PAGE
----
Dietetic estimates of daily vitamin A intake in the five patients were 60,000 IU, 64,000 IU, 70,000 IU, 87,000 IU, and 341,000 IU. (Recommended dietary allowance is 4,000 to 5,000 IU/day.) Random serum vitamin A levels (normally 30 to 70 mcg/dL) were elevated in four of the five patients (75 mcg/dL, 107 mcg/dL, 121 mcg/dL, and 146 mcg/dL).

Two patients were men and three were women. All five patients were mildly to severely obese, and each had habitually ingested liver for several years or more.

These observations in adults warrant closer attention to the possibility of habitual ingestion of liver and other dietary sources of vitamin A in patients with PTC. Added scrutiny of the diet is further justified because liver and vegetables rich in vitamin A are often recommended in weight-reducing diets.”

More Organ Meats (Liver) = Worse Sperm Motility

Meat intake in relation to semen quality and reproductive hormone levels among young men in Spain

“The aim of this study was to assess the associations of intake of different types of meat with semen parameters and reproductive hormones in healthy young men. This cross-sectional study included 206 men, 18–23 years, from Southern Spain. 

[...] men who consumed organ meats had significantly lower progressive sperm motility (51·5 v. 42·8 %; P = 0·001) and higher luteinising hormone levels (4·0 v. 4·6 IU/l; P = 0·03) compared with men who did not consume organ meats.

High Vitamin A Veg + Liver + Seaweed = Toxicity

Vitamin A toxicity secondary to excessive intake of yellow-green vegetables, liver and laver.

“We report a case of sudden onset of vitamin A poisoning. A 20-year-old Japanese woman had been eating pumpkin and only a very limited amount of other foods on a daily basis for 2 years. She was overly concerned about weight reduction. Aurantiasis cutis and abnormal liver function tests were noted by her family doctor in 1995 when she was 18 years old. At that time, she stopped eating pumpkin. However, she secretly continued an excessive intake of other beta-carotene-rich vegetables, liver and laver for about 2 years. Two and one-half years after being seen by her family physician, she experienced sudden onset of low-grade fever, limb edema, cheilitis, dry skin, and headache. These symptoms worsened daily. A liver needle biopsy was performed, and it showed a normal portal tract along with fat-laden Ito cells in the space of Disse. A final diagnosis of vitamin A poisoning and hepatic injury secondary to an eating disorder was made. Her symptoms and serum beta-carotene levels returned to normal with successful adjustment of her diet.”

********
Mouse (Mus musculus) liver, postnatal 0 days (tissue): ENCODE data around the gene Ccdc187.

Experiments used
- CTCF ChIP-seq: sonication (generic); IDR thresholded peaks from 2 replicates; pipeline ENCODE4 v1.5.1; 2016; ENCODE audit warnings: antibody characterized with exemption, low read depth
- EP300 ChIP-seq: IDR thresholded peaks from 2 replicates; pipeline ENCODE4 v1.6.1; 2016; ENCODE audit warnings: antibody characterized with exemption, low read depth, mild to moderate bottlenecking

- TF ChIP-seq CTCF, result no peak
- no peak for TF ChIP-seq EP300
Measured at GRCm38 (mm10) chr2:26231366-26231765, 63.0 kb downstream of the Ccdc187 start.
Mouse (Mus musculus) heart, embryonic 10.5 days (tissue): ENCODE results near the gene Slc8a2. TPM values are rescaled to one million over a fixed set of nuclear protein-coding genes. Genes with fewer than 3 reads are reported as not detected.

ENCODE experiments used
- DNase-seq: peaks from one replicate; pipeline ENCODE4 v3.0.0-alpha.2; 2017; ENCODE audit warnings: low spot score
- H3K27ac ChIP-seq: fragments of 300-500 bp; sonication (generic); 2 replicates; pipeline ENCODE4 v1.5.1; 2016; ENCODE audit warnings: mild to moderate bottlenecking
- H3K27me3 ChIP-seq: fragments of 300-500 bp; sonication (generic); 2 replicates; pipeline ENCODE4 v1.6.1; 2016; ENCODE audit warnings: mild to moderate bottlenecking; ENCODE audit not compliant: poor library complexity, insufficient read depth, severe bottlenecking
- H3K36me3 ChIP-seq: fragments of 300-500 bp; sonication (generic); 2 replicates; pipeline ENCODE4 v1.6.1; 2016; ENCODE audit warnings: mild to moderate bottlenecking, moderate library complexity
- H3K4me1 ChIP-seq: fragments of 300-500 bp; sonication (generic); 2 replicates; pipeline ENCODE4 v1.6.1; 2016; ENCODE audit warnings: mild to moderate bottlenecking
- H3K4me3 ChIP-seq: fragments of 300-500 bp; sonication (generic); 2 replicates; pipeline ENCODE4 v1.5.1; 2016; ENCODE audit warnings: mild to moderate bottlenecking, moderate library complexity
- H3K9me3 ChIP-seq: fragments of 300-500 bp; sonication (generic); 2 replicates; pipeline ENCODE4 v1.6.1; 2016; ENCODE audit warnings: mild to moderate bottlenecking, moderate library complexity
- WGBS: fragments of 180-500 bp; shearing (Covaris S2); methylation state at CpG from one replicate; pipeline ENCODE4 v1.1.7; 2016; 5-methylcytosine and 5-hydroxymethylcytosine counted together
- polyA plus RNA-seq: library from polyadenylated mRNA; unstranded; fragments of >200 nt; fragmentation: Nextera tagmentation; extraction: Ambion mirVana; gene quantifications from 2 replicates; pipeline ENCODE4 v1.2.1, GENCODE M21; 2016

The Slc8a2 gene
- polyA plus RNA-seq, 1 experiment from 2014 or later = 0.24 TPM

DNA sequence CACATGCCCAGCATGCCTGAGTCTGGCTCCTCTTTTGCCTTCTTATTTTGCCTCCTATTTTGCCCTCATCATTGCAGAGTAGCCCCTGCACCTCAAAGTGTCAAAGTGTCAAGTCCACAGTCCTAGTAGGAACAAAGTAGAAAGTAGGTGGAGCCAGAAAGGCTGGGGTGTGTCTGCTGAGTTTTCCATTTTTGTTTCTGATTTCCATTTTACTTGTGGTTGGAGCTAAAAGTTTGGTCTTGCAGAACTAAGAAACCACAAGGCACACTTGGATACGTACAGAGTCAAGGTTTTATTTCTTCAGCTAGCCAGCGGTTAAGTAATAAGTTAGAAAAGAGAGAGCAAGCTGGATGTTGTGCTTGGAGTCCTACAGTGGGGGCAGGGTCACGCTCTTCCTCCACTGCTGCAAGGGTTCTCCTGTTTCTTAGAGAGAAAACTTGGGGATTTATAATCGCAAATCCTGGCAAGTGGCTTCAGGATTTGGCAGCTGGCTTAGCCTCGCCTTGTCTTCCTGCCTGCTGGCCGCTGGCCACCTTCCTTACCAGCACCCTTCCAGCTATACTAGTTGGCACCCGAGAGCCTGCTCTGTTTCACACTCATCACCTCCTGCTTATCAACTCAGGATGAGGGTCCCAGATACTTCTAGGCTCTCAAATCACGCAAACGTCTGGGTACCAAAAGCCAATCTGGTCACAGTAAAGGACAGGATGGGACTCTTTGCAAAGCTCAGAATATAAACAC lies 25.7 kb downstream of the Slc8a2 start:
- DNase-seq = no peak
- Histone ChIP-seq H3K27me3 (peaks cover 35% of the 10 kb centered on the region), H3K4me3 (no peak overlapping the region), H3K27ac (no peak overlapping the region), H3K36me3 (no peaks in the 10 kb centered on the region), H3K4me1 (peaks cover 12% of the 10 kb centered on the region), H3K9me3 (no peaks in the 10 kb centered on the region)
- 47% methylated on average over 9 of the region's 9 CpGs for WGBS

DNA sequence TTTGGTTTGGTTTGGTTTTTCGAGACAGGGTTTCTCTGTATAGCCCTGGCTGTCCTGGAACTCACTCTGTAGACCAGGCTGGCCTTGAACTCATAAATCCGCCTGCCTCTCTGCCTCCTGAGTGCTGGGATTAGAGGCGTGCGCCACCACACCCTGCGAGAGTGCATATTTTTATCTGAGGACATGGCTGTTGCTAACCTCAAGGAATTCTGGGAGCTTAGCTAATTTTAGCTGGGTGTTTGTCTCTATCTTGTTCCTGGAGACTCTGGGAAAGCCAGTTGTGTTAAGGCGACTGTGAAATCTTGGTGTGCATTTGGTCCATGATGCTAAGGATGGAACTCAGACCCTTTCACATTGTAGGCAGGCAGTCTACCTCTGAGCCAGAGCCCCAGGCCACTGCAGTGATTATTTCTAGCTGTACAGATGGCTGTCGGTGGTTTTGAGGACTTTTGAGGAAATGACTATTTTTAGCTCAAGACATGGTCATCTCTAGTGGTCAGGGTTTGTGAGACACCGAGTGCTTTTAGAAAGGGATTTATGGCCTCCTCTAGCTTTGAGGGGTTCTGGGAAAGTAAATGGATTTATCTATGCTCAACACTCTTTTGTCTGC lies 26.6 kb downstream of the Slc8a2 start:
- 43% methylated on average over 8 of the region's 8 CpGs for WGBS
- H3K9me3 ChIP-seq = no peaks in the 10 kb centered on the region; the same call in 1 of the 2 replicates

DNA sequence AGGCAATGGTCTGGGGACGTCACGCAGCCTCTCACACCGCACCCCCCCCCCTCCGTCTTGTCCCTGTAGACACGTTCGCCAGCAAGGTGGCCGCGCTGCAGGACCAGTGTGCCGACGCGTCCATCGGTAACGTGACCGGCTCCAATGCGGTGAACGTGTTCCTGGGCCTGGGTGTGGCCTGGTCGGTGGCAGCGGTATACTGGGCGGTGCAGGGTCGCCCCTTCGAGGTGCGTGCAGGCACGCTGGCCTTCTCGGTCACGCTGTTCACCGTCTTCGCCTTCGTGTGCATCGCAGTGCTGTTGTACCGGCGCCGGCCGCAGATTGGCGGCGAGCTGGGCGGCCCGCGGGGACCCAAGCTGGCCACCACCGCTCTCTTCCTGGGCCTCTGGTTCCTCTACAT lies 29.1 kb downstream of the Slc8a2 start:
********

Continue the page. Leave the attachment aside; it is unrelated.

Finland Gov't Warns Against Liver Consumption #1

[Health risks related to high content of vitamin A in liver].

"The Finnish Board of Health has issued recommendations on diminished use of liver and foodstuffs containing liver in order to avoid overdosage of vitamin A and the health risks related thereto. Inter alia [Among other things] pregnant women and children are advised wholly to refrain from the consumption of liver and liver products."

Finland Gov't Warns Against Liver .Consumption #2

Intake of vitamin A from liver foods among Finnish 1-, 3- and 6-year old children - a quantitative risk assessment

“This risk assessment showed that long term liver consumption may expose children to retinoid intakes higher than what is considered safe. The amount of vitamin A obtained from liver-based retinoids, seems to remain below the safe intake from a single portion. With long-term consumption of liver foods however, there is a risk of exceeding upper tolerable intake levels. However, in long term consumption moderate portions of liver foods are still safe as long as they are not consumed too often. The safe portion size and eating frequency depend on the age group and type of liver food. When considering the total daily vitamin A intake from the nutritional point of view, liver consumption has a positive effect. However, the benefits of eating liver can probably be substituted by a well-balanced diet with plenty of vegetables and a reasonable amount of meat without the risk of an excess intake of retinoids.”

In Conclusion...

This should utterly and completely dispelled the myth & outright lie that Vitamin A toxicity is impossible from eating liver. Do not listen to ANYONE who claims otherwise!

I’ve shown that both humans and animals can get sick and even DIE from Vitamin A toxicity from eating liver.

I’ve shown that Vitamin A toxicity can absolutely happen from eating liver just ONCE, and that the liver is toxic to consume from any animal.

I have provided the case studies, aka references, for all the assertions in this presentation in the video info below.